AMD Radeon RX 6650 XT Review: Increasing the Speed Limit

PowerColor's Hellhound Spectral White delivers a small bump in performance

AMD Radeon RX 6650 XT
(Image: © Tom's Hardware)

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The RX 6650 XT generally targets 1080p gaming, though it can often handle more than that, depending on the game. At 1080p ultra, the RX 6650 XT Hellhound averaged 86 fps, and was above 60 fps in every game except Total War: Warhammer 3. That's a good start, though comparing the 6650 XT with other GPUs puts a damper on things.

Overall, the factory overclocked 6650 XT was only 2% faster than the factory overclocked 6600 XT. Other card models might perform a bit better than the Hellhound, especially if they raise the power limit beyond 180W, but there's little difference between the old and new AMD GPUs. AMD's newcomer also outperformed the RTX 3060 by 15%, but the RTX 3060 Ti was 13% faster overall.

There's no real need to drop settings down to medium, at least with our current gaming suite, but it's interesting to see how performance changes. Our standard suite averaged 150 fps, and while the RX 6650 XT was only 1% faster than the RX 6600 XT, its standing relative to Nvidia's GPUs improved slightly. It was 19% faster than the RTX 3060, and this time the RTX 3060 Ti was only 6% faster.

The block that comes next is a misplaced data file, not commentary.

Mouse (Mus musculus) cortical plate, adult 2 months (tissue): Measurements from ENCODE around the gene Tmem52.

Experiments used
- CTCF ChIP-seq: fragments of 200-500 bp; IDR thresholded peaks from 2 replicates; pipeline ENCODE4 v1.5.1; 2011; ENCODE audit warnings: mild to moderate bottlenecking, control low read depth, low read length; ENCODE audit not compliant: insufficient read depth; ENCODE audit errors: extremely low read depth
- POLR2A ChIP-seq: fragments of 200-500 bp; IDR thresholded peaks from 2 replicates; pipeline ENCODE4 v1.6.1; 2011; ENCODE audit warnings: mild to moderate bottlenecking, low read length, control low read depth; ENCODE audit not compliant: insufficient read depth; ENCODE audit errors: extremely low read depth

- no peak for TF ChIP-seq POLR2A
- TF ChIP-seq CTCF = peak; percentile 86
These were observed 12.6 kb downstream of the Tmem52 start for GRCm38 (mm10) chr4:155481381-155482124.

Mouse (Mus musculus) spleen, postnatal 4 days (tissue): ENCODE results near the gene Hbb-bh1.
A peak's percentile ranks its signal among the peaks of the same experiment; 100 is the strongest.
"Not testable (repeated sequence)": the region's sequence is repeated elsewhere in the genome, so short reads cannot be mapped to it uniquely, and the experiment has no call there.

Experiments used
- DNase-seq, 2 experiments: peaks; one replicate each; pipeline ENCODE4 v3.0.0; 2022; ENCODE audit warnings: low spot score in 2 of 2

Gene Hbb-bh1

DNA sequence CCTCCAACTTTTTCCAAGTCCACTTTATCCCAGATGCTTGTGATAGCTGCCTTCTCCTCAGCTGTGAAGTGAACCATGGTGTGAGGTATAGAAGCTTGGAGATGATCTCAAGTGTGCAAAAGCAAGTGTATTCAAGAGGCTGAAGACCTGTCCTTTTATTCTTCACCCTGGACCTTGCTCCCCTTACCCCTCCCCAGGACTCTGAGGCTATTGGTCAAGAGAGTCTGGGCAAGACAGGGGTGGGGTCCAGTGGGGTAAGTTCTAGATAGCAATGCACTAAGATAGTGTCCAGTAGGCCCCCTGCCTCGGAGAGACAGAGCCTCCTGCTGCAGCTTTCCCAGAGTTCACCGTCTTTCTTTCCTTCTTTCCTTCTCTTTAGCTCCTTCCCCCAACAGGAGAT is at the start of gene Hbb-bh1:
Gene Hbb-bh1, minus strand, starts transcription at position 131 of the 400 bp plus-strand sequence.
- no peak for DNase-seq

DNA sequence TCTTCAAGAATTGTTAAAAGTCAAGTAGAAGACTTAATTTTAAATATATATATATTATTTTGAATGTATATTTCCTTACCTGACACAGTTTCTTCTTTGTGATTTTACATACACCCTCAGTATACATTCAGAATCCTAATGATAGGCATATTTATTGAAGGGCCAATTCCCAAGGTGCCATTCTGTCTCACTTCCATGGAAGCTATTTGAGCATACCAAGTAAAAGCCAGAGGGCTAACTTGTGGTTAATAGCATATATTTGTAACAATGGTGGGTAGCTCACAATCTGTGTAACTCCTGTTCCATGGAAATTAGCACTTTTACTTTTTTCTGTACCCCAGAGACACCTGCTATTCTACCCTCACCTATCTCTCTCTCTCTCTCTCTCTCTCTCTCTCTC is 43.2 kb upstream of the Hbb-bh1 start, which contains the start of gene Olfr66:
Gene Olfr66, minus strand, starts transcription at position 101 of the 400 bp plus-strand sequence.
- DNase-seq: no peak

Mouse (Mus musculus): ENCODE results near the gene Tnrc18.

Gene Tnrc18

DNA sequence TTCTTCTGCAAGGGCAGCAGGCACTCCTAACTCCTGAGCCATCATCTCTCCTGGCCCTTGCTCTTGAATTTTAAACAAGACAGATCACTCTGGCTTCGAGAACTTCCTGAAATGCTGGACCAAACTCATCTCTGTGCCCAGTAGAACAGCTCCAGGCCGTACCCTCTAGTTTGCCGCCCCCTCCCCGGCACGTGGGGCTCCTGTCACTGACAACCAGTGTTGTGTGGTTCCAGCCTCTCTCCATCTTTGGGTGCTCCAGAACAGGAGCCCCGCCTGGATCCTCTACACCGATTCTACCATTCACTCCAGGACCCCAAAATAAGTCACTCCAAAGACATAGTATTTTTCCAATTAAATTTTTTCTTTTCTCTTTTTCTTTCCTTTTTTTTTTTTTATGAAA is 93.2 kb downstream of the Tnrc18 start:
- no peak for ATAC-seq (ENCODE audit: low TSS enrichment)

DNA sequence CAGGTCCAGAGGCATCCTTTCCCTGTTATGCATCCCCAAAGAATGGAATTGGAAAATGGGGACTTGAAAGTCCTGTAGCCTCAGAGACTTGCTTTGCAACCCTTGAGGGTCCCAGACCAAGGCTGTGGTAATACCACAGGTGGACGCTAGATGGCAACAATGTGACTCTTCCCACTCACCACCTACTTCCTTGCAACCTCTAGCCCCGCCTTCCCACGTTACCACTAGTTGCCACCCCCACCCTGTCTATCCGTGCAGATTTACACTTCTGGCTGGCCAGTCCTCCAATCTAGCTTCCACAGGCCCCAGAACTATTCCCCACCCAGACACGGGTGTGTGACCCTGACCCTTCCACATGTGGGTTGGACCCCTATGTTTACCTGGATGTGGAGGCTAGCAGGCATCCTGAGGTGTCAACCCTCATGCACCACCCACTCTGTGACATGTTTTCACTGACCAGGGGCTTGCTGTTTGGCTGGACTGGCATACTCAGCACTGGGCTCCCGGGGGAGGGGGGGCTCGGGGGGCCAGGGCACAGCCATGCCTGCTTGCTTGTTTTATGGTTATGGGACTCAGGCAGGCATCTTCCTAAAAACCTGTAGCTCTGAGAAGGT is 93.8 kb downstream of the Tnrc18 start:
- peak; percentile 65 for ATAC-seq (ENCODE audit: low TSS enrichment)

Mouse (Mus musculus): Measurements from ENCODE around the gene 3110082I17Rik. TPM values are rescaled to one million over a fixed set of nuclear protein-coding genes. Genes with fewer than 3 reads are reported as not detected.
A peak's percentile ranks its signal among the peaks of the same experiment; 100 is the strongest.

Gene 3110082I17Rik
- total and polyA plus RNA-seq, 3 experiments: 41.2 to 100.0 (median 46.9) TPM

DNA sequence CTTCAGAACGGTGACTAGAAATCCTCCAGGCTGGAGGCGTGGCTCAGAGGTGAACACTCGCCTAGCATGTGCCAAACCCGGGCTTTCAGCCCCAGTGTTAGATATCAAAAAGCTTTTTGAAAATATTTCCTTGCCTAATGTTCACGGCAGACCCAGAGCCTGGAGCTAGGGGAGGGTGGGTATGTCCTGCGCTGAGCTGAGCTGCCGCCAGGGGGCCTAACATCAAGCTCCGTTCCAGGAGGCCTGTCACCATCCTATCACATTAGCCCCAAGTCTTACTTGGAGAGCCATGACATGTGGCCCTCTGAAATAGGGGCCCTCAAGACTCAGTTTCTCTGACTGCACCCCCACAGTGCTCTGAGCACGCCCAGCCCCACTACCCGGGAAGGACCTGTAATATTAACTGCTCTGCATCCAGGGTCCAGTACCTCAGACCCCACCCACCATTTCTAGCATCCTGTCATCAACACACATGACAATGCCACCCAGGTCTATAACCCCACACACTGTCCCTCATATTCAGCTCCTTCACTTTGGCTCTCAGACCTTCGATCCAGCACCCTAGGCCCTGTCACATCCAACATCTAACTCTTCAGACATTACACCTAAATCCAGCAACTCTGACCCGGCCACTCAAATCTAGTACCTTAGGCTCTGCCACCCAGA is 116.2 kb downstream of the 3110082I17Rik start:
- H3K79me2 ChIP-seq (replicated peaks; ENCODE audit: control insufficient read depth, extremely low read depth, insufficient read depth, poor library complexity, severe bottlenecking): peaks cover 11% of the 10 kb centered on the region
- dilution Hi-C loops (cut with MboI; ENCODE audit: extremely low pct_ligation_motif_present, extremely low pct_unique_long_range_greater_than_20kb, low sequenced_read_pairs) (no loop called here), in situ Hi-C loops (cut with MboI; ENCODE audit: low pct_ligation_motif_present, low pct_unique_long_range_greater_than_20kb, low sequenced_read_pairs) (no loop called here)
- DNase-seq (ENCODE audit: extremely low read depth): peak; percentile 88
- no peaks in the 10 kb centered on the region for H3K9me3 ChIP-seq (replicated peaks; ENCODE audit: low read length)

That's thanks to the 32MB Infinity Cache, which has higher hit rates as the amount of unique data requests decreases, boosting the effective bandwidth. Conversely, running at a higher resolution and settings will reduce the cache's efficacy, which happens at 1440p ultra.

The RX 6650 XT still averaged just a hair more than 60 fps at 1440p ultra, but half of the games fell below that mark. The gap between the 6650 XT and the 6600 XT remained the same 2% as at 1080p ultra, but the lead over the RTX 3060 shrank to 9%, while the RTX 3060 Ti increased its lead to 22%.

As long as you're not using ray tracing, 1440p gaming is still viable on the RX 6650 XT. Games with FSR 2.0 will also be quite playable, not that there are many of those right now, though more are coming. You could even play some games at 4K ultra, provided you're okay with mostly targeting 30 fps instead of 60 fps. 

Jarred Walton

Jarred Walton is a senior editor at Tom's Hardware focusing on everything GPU. He has been working as a tech journalist since 2004, writing for AnandTech, Maximum PC, and PC Gamer. From the first S3 Virge '3D decelerators' to today's GPUs, Jarred keeps up with all the latest graphics trends and is the one to ask about game performance.

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